Want to know who is really a third-down back? That guy who has to keep the drive alive as the most reliable weapon for that play? Some of the names will surprise, but this shows every third-down attempt made by a running back that had at least ten attempts during the season. Overall, the players with the most third-down plays were Najee Harris (43), Jonathan Taylor (40), and Ezekiel Elliott (38) but let’s take a look at how they broke down.
Below are the Top-20 in the category considering the 44 running backs with least ten third-down attempts. This is an interesting and relative measurement as to how reliable and successful running backs were for their team as they strived to keep offensive drives alive. Plays resulting in touchdowns on third down were counted as a first down since they were the most successful conclusion to a play.
James Conner was expected to be the No. 2 back in Arizona but was given the most rushing attempts on third down of any back. Jonathan Taylor naturally shines in this category and it’s encouraging to see that Javonte Williams was the preferred rusher on third downs for the Broncos. This also indicates how more complex offenses have become, with running backs averaging fewer than two such plays per game at most.
And it also points at how committee backfields spread out their workloads, with surprisingly high ranks for Rex Burkhead, Sony Michel, Brandon Bolden and Jamaal Williams. Of course, third downs are very often passing downs, and these stats only reflect totals without considering games missed due to injury. But these are how often a back ran the ball on third down.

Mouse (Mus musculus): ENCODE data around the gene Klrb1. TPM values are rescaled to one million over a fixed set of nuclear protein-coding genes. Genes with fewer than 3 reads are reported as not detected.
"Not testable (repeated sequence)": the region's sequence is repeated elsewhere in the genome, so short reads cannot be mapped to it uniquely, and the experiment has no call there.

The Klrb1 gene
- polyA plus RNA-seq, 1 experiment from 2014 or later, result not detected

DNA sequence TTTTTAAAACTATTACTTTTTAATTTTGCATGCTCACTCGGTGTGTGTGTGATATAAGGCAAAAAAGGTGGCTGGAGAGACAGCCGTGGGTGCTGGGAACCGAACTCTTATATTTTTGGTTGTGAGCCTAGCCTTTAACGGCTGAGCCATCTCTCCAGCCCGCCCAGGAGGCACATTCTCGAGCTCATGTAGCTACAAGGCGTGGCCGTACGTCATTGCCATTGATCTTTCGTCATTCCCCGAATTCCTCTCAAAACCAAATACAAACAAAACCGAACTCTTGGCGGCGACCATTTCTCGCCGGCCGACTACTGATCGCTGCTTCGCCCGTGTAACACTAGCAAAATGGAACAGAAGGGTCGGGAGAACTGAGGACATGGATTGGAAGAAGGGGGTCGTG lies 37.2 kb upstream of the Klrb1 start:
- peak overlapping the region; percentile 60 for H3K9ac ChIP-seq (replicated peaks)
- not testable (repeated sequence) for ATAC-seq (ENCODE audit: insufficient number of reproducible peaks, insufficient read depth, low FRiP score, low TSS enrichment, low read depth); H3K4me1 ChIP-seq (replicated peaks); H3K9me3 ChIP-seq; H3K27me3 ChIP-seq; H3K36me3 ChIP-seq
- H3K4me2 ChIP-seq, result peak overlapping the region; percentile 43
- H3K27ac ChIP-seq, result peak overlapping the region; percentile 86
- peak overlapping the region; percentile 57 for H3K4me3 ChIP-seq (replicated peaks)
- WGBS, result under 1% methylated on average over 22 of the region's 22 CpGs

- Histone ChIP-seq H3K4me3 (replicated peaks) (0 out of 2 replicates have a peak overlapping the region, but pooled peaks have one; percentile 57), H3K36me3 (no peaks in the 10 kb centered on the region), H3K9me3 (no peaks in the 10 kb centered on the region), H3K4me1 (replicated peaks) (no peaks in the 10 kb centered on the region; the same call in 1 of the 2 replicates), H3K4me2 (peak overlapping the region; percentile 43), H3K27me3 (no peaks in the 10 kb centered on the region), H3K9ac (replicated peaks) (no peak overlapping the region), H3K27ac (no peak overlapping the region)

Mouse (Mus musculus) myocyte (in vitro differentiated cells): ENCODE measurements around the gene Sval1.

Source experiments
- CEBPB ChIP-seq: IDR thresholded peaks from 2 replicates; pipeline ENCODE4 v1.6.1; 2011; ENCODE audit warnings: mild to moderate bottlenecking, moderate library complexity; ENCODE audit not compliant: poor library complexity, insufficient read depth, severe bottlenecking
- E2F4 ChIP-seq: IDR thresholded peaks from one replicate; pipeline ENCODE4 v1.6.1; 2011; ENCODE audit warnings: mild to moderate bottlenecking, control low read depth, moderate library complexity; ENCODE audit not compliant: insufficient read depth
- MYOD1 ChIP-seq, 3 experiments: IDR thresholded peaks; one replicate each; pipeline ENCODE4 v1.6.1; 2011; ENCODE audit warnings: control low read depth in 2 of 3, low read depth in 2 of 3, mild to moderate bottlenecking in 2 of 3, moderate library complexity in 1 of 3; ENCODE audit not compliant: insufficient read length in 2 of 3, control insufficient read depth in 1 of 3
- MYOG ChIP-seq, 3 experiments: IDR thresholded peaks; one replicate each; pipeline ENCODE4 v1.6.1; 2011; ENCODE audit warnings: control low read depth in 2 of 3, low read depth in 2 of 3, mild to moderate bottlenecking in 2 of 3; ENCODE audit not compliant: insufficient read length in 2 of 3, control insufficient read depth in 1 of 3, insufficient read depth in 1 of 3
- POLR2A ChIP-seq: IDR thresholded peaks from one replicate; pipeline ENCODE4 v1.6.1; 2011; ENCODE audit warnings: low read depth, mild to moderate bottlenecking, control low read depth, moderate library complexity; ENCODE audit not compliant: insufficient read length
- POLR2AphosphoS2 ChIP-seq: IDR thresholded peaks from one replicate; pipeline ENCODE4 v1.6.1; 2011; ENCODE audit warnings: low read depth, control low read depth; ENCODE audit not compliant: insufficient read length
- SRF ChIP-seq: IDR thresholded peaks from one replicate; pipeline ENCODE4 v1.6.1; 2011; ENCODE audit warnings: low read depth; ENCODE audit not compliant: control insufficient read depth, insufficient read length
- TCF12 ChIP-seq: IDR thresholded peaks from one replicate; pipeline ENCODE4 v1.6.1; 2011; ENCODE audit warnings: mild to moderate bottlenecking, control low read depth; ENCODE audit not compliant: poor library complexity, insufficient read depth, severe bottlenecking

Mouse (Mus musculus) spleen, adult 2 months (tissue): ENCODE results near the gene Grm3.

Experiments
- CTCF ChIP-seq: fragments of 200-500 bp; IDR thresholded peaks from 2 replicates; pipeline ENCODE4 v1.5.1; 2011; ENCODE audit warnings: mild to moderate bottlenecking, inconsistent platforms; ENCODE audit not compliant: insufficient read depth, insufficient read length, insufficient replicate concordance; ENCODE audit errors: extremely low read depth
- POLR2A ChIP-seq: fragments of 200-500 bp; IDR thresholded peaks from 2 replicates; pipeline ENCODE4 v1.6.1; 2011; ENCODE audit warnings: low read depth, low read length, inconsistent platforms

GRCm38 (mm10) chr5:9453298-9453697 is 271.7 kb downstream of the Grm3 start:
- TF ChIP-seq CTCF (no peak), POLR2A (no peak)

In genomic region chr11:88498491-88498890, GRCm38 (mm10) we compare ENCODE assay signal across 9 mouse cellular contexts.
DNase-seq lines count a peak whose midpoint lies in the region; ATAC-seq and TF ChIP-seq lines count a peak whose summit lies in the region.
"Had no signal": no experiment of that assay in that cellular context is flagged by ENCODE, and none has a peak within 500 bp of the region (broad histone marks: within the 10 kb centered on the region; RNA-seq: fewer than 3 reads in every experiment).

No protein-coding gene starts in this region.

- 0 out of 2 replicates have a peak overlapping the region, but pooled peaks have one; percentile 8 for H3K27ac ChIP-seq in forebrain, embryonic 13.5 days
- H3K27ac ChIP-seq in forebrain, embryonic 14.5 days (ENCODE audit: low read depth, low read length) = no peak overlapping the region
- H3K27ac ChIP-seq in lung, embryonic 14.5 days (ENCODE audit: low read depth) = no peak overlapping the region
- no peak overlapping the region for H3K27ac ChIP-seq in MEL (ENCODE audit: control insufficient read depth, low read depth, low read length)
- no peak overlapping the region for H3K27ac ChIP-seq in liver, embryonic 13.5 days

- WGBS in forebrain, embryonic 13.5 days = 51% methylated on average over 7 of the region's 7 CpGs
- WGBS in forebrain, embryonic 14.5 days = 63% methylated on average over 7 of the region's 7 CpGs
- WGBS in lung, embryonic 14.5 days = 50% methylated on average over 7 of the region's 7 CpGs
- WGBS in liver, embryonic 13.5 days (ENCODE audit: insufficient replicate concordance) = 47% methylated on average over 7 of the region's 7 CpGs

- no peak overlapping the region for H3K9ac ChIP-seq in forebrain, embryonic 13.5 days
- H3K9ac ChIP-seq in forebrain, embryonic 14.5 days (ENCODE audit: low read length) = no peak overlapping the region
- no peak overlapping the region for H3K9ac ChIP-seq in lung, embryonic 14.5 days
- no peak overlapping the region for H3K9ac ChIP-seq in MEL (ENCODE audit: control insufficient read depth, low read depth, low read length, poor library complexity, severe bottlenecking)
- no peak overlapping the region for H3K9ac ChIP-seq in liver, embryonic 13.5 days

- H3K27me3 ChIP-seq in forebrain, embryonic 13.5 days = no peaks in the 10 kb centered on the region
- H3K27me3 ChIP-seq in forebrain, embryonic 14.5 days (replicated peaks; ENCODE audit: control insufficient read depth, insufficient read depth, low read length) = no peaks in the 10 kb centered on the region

The yards-per-carry can reflect how many yards there were to go for a first down and the infamous “run the ball on third-and-18” does apply. D’Andre Swift (7.3) and Javonte Williams (6.7) were the best with over 20 carries. Several “no names” like Travis Homer, Ty Johnson, Mike Davis appear, but they all had low carries to judge.
Third-down rushing success
Aaron Jones (88%) was the best at converting third-down runs, but AJ Dillon (71%) was also effective which indicates the strength of the Green Bay offensive line. The most successful rushers on third down were mostly those with fewer attempts. Ezekiel Elliott had a down year but was still the most successful rusher of those with higher attempts. J.D. McKissic surprises with 86% of his seven rushes gaining a first down. Antonio Gibson (57%) was also Top-20 indicating the Commanders blocking was better than expected this year.
This only counted catches, not targets. In fairness, many if not most incompletions to running backs are the quarterback throwing the ball away. So only receptions were considered.
This is where the third-down backs should shine. But Najee Harris dominated the category and yet had far more rushes than the others. Javonte Williams did well as a third-down rusher and split 26 catches with Melvin Gordon, which shows where the passes end up on third down in Denver. Still, only Harris and Bolden averaged more than one per game.
James Conner shows his worth to the Cardinals in many metrics, and while he only had five catches on third down, he made the most of them. He averaged over ten yards per catch in five different matchups. Jonathan Taylor did well despite being the focus of most opposing defenses regardless of down or distance. The Patriot backfield was very well represented in all of the metrics since their passing scheme was so short in most weeks, and that’s likely to recede for 2022 as Mac Jones throws more downfield.
Third-down reception success
Half of the NFL teams had a running back with over 50% success when catching a third-down pass. James Conner and Antonio Gibson had minimal catches but gained a first on each. Gibson was expected to play a far larger role as a receiver in 2021 than he did, but this says they under-used him to be sure. None of the Top-20 had more than ten first downs as a receiver, but this metric says as much about the offensive scheme as it does the player. Plenty of the names here had only minor fantasy value at best.